Getting inside the house: The effectiveness of a rape prevention program for college fraternity men

To investigate the effectiveness of a socialization-focused rape prevention program designed specifically for college fraternity men, 90 Greek male participants (mean age 19.6; 95.6% Caucasian) were randomly assigned to 1 to 3 groups: 2 treatment groups and 1 control group. Results suggest that a socialization approach to rape education was as effective as a more traditional prevention program with regard to attitudes and knowledge. Participants in the rape prevention programs, for example, held fewer rape myths and had a clearer understanding of consent than the control group. Although attitudes rebounded to previous levels at the 6-week follow-up, a relationship between gender-role conflict and rape myth acceptance was discovered.
Author: 
Davis,Tracy L.
Liddell,Debora L.
Reprint Status: 
IN FILE
Start Page: 
35
End Page: 
48
Journal/Periodical Name: 
Journal of College Student Development
Volume: 
43
Issue: 
1
Abstract: 
Studies have shown that the prevalence of acquaintance rape and date rape is much higher than that of stranger rape. While studies on perpetrators of stranger rape have suggested psychopathology as the cause of their actions, according to sociocultural theory, perpetrators of acquaintance rape and date rape may be motivated by gender role ideology. The authors of this study investigated whether sex role socialization modifies males' attitudes and beliefs condoning rape. A total of 90 fraternity men (between the ages of 18-23 years old), attending a large college in the Midwest, were asked to participate in this study. The participants were divided into three groups: (a) a control group, (b) a group that attended a traditional date rape prevention program, and (c) a group that attended a program aimed at identifying and addressing the gender role ideals of the participants. Each group attended one 90-minute session and was given a pretest, posttest, and a follow-up posttest. Results indicate that both of the treatment groups exhibited lower acceptance of rape myths and an increased understanding of coercion and consent; with the group that attended the traditional date rape prevention program retaining the most information about consent/coercion after six weeks. Gender role conflict was significantly associated with rape myth acceptance. Future research might investigate whether more long-term rape prevention program regimens would prove to have longer lasting effects on gender role ideals and attitudes contributing to acquaintance rape and date rape perpetration.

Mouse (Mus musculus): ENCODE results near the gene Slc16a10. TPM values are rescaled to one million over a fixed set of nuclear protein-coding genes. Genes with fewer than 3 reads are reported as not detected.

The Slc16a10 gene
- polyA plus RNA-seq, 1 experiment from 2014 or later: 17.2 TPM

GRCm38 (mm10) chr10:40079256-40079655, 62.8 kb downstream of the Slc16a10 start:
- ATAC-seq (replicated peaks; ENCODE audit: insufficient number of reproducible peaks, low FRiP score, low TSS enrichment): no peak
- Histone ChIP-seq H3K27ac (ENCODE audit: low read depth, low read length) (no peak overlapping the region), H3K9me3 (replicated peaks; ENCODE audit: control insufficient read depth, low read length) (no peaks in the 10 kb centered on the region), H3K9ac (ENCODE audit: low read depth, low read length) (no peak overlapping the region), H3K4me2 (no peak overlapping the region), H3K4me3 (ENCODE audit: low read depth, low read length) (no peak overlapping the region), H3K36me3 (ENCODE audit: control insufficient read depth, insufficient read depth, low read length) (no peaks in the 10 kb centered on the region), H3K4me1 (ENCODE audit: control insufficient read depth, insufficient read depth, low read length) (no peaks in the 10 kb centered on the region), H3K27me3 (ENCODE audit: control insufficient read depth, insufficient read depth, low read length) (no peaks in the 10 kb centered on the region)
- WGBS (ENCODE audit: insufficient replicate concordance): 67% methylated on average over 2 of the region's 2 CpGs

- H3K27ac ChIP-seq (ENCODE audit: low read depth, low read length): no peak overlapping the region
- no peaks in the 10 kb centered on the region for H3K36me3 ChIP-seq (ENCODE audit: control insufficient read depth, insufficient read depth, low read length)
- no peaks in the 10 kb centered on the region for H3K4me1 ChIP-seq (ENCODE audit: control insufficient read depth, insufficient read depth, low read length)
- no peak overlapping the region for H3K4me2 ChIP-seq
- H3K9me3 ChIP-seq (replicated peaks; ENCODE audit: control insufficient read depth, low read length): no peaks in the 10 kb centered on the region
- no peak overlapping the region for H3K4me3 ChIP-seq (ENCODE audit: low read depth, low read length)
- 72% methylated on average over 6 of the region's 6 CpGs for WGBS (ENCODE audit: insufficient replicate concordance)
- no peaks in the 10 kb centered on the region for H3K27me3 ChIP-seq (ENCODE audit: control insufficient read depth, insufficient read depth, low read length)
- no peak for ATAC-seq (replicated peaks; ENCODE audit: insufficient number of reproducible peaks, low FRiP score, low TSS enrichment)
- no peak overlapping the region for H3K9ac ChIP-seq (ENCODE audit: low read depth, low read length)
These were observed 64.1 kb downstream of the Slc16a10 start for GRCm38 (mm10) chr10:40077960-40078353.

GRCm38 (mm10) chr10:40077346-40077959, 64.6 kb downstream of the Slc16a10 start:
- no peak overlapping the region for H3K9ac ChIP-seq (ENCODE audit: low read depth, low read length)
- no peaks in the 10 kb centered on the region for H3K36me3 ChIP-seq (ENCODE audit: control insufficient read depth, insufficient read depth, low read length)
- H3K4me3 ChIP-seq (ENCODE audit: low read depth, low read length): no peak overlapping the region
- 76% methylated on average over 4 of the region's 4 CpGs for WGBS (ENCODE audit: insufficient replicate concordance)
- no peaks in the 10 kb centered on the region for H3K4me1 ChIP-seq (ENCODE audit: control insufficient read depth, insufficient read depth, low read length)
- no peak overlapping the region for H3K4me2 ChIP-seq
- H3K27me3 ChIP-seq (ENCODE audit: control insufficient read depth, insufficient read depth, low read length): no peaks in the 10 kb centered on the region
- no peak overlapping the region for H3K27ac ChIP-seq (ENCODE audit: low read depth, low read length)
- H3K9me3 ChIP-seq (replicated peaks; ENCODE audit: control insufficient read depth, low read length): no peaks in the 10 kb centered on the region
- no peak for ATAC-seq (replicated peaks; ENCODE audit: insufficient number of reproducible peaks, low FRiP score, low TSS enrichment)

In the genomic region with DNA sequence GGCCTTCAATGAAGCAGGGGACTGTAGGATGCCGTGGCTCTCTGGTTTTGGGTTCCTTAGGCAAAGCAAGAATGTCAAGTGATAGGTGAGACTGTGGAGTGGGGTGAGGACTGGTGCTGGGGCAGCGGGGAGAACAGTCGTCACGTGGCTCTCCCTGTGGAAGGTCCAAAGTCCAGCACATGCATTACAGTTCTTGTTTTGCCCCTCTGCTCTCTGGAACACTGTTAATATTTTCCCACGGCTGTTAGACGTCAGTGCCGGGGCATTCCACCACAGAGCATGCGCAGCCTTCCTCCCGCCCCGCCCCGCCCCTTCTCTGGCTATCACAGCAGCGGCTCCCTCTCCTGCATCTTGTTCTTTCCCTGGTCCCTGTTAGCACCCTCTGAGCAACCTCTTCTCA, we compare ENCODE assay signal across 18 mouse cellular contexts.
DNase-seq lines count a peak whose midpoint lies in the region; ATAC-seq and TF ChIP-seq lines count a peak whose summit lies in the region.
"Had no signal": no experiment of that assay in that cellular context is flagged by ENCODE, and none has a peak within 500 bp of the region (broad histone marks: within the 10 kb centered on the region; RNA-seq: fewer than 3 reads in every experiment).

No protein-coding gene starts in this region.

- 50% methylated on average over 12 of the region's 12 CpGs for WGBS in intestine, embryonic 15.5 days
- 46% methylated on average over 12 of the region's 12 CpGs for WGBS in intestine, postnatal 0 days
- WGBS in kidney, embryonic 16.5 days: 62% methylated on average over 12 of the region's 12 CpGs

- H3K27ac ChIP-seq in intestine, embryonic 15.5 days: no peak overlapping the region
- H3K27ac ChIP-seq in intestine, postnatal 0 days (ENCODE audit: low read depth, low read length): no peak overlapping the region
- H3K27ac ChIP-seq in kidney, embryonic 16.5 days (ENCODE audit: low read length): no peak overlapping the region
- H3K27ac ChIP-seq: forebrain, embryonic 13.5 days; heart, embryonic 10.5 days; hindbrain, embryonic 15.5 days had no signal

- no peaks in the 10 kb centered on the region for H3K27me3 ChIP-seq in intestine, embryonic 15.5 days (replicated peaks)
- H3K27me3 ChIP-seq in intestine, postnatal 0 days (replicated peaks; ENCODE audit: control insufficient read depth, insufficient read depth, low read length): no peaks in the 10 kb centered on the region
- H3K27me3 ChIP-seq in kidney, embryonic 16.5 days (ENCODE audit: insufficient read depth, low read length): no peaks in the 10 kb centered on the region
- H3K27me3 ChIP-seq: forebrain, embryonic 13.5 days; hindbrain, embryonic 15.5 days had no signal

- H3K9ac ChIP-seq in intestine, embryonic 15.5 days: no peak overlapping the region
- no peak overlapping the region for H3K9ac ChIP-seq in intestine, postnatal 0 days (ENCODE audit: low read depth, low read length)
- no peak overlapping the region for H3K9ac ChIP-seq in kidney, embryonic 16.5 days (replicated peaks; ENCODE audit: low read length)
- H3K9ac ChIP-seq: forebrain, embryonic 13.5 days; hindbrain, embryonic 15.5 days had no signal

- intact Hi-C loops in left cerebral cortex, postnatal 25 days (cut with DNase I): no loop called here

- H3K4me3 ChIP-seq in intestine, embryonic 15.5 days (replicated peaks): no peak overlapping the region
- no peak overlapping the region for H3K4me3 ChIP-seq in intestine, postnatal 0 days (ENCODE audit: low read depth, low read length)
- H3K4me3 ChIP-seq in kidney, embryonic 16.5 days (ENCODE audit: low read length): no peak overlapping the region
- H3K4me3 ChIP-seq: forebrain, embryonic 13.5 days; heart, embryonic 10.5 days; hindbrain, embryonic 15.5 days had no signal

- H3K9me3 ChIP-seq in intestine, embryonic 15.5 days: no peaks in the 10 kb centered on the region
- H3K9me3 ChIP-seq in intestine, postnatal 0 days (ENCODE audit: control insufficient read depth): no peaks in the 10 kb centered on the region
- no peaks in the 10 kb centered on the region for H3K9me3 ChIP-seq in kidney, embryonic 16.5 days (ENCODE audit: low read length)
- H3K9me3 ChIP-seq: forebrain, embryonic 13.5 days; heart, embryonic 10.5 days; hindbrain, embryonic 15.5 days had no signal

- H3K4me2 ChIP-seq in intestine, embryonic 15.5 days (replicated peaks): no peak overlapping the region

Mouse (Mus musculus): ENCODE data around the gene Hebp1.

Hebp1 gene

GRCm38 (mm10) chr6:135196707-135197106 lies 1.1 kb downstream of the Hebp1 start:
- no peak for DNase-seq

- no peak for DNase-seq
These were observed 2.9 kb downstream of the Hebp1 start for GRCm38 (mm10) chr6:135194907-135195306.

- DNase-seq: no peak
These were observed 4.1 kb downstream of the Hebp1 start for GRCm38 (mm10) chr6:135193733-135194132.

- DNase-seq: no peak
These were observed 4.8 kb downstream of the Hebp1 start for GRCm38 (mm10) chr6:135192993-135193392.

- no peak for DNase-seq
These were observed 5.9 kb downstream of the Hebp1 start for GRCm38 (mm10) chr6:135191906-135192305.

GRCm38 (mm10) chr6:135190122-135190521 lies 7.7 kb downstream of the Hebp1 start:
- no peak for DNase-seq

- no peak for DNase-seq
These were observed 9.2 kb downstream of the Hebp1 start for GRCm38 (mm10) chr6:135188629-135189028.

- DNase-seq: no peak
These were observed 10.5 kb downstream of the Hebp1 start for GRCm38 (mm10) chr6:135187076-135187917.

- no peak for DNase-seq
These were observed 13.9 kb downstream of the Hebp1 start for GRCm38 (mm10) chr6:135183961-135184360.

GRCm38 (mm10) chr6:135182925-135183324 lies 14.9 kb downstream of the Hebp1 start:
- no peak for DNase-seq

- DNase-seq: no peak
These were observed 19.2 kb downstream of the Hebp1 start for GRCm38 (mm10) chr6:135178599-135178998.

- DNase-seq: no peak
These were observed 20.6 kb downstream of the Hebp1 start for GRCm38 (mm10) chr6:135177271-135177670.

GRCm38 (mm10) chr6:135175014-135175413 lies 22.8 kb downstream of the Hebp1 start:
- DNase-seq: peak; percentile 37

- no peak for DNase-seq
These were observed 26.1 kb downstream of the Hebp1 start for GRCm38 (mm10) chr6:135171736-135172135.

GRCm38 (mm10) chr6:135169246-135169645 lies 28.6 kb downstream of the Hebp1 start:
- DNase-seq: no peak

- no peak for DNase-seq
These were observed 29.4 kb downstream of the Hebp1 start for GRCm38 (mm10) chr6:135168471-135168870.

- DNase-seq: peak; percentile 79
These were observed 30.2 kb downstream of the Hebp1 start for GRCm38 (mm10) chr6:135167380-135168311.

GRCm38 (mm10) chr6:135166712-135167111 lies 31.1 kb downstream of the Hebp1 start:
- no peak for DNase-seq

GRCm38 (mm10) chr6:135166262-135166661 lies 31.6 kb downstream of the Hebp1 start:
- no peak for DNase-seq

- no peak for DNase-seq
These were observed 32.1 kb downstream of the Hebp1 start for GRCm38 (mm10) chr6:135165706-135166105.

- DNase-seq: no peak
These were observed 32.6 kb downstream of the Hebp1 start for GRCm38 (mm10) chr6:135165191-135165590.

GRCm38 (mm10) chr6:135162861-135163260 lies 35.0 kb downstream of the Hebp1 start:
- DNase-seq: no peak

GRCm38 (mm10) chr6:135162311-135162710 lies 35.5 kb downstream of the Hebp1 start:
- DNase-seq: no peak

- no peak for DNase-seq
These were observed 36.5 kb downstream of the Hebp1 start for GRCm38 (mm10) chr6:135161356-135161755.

Topic Areas: 
Athletes/Fraternities, Myths/Stereotypes, Prevention
Reference Type: 
JOUR
Reference ID: 
1917
Publication Date: 
2002/January-February